I'm working on an exciting game called Our Story where players collaboratively create narrated stories with GIFs. The game runs in the browser and incorporated AI TTS (Text To Speech) for narrating the stories players create. To ship this game I needed to handle web development complexity and one of the largest hurdles I found was handling audio. The Problem Web Audio is a challenging problem because of the vast quantity of devices you need to support.
Building new things and enabling products to deliver better experiences to users is the things that makes development compelling for me. This surprisingly leads me to think about testing a lot. Testing enables changes to happen sustainably. With tests I have confidence that the existing product works as expected and guarantees that this doesn’t change as new values are added. The more time I need to manually validate, the less time I have to do the work I enjoy.
This blog post was originally written for and posted on Rangle's blog. You can find a link to the original here. Web applications have been evolving dramatically in recent years and many techniques have evolved to help our applications run faster, respond quickly, and load easily. With a wide array of modern development techniques it’s easy to overlook all of the options. Server-side Rendering web apps is one such option that has really impressive benefits when implemented in our applications.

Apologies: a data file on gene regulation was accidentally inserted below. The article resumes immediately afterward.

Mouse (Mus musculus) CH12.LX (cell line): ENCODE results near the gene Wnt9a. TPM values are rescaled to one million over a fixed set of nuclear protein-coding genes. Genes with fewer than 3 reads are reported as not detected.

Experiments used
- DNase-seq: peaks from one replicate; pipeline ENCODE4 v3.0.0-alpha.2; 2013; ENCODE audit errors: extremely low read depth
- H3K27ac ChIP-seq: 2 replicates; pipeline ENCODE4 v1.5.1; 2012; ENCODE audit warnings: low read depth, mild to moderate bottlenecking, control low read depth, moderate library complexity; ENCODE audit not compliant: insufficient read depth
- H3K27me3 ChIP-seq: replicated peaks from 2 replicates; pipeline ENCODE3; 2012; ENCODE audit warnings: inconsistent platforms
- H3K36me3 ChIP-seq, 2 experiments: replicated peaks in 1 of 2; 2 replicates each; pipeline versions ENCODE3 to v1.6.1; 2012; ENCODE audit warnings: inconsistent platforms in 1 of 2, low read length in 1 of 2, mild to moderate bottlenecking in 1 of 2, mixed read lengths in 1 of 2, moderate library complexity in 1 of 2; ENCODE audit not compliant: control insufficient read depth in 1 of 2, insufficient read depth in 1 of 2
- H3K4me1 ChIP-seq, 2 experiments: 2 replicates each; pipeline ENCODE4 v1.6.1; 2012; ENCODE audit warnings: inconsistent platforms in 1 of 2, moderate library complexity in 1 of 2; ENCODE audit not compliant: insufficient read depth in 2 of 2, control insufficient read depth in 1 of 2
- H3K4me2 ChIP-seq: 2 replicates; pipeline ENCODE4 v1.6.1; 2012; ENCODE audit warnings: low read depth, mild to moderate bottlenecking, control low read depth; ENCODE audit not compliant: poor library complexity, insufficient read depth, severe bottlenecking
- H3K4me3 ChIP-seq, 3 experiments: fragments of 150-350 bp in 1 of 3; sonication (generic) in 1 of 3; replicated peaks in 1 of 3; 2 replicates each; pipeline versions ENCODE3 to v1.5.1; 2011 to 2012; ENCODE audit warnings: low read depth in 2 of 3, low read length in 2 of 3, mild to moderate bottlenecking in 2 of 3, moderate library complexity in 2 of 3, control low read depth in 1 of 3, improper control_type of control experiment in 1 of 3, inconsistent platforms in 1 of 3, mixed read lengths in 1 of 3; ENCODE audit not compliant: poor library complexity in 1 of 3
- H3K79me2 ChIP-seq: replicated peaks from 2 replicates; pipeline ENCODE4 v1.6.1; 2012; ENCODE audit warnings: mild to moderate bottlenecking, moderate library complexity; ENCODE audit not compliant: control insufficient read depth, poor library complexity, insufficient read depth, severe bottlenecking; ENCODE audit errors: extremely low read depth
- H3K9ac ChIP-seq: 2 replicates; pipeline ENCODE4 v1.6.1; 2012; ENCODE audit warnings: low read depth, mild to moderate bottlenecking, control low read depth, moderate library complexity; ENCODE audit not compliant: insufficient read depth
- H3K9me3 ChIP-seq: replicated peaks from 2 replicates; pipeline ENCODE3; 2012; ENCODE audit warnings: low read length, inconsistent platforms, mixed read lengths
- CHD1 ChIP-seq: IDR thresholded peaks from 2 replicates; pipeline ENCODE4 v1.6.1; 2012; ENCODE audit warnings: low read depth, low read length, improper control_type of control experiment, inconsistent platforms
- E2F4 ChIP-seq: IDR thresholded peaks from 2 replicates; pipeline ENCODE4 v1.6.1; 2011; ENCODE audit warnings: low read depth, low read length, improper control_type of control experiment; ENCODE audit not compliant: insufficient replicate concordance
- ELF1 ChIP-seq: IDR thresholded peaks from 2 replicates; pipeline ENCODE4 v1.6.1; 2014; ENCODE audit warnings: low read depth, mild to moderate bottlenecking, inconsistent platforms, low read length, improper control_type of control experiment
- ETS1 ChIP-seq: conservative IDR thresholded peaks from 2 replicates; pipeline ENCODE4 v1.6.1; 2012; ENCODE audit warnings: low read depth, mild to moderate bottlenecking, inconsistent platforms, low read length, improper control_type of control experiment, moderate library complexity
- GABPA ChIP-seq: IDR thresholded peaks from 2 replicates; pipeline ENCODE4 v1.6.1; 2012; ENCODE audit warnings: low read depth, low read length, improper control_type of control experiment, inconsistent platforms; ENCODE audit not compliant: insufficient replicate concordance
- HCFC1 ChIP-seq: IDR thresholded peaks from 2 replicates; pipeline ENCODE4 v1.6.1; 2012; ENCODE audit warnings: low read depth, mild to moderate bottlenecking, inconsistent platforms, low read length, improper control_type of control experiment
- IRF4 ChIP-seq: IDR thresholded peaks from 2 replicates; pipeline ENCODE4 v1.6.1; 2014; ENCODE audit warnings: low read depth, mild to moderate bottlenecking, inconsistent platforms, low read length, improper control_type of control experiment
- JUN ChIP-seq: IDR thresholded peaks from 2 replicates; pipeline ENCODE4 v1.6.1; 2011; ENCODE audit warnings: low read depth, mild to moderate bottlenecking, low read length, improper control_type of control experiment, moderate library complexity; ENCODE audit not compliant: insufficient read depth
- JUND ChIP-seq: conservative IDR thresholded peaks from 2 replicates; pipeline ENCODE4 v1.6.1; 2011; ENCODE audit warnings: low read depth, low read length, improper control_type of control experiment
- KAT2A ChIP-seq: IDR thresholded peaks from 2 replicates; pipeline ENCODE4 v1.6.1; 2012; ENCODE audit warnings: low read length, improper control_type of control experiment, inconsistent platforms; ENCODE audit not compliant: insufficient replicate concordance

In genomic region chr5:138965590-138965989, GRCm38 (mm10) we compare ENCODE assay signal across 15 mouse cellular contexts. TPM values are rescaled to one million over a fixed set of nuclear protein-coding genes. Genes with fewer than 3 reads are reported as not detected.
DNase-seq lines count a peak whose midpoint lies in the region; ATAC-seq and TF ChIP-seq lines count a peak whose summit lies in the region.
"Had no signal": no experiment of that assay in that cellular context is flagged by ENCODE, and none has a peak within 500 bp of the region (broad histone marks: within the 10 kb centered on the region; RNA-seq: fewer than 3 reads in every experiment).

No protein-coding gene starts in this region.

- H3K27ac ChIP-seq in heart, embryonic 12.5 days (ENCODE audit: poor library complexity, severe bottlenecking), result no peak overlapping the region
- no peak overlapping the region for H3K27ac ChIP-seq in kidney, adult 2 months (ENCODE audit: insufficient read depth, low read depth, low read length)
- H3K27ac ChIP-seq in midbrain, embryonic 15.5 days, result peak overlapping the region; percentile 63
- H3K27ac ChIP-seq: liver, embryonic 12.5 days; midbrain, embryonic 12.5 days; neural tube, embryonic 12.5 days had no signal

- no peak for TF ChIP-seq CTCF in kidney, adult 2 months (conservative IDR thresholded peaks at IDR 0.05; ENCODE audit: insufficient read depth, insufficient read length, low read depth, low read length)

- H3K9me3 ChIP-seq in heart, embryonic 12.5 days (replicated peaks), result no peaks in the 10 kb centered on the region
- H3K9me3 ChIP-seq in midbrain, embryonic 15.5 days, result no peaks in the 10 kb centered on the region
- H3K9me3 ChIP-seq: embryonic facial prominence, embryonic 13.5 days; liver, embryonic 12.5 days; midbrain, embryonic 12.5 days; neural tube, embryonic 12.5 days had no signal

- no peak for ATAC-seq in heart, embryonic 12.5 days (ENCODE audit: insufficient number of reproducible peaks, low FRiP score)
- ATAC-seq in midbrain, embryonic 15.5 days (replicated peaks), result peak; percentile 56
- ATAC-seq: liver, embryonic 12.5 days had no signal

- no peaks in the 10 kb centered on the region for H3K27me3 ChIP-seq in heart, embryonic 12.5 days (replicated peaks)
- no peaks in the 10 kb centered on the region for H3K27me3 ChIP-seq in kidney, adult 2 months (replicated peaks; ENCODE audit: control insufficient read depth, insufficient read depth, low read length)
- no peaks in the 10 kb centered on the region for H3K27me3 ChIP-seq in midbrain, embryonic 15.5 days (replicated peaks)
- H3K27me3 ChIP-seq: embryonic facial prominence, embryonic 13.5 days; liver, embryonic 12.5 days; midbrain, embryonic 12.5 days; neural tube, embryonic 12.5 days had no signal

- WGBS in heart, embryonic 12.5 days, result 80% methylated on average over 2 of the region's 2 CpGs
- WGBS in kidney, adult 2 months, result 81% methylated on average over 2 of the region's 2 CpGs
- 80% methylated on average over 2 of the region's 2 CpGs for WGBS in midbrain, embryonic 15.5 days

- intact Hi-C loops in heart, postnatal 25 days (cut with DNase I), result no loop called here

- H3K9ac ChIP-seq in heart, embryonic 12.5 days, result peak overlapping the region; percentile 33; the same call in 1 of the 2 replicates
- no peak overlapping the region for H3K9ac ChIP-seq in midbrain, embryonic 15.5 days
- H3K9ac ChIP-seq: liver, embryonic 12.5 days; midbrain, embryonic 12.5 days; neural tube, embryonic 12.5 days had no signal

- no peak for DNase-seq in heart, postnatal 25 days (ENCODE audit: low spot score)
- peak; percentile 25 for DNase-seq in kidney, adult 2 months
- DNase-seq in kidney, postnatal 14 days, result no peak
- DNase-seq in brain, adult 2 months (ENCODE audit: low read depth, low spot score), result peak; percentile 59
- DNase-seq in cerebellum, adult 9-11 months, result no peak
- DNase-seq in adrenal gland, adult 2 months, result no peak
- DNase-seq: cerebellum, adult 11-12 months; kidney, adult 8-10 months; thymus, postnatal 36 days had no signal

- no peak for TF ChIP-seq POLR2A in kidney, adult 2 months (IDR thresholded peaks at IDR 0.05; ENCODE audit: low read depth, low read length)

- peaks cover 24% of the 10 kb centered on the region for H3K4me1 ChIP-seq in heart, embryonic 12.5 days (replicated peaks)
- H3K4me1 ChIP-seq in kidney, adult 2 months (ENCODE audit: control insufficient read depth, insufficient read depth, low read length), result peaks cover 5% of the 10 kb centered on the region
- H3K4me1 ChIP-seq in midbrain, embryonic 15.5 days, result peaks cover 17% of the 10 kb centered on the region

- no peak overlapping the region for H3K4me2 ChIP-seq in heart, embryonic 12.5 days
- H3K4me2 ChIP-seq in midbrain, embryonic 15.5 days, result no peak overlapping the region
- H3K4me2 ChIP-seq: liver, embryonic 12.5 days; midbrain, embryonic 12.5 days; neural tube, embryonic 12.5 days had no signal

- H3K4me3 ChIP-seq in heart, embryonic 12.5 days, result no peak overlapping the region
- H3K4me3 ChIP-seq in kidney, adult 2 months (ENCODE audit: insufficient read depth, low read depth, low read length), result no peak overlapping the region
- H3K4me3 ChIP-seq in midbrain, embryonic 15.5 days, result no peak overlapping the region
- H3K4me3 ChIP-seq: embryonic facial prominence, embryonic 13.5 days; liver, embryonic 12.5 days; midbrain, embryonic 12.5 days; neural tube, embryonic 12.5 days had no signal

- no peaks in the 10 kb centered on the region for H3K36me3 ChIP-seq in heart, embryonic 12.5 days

I've recently been unfortunate enough to work on the impending migration away from AngularJS toward the new Angular. Eventually AngularJS will be officially deprecated by the Angular team once Angular 2+ overtakes its predecessor. When that happens, security vulnerabilities may keep AngularJS from being used in production apps. This means now is the time to get out! I've recently been learning Angular with TypeScript and just want to say I really hate every single build system I've seen thus far.
Learning React has always seemed daunting to me. I've downloaded several ‘quickstart’ projects in the past and quickly become overwhelmed. With the huge chain of dependencies I wasn't able to get a clear picture of how it all worked. So I dropped it. I still used Ramda and other functional programming libraries, but I just passed React by because it wasn't approachable. Then Redux‘s author, Dan Abramov made a post titled “You Might Not Need Redux” in September.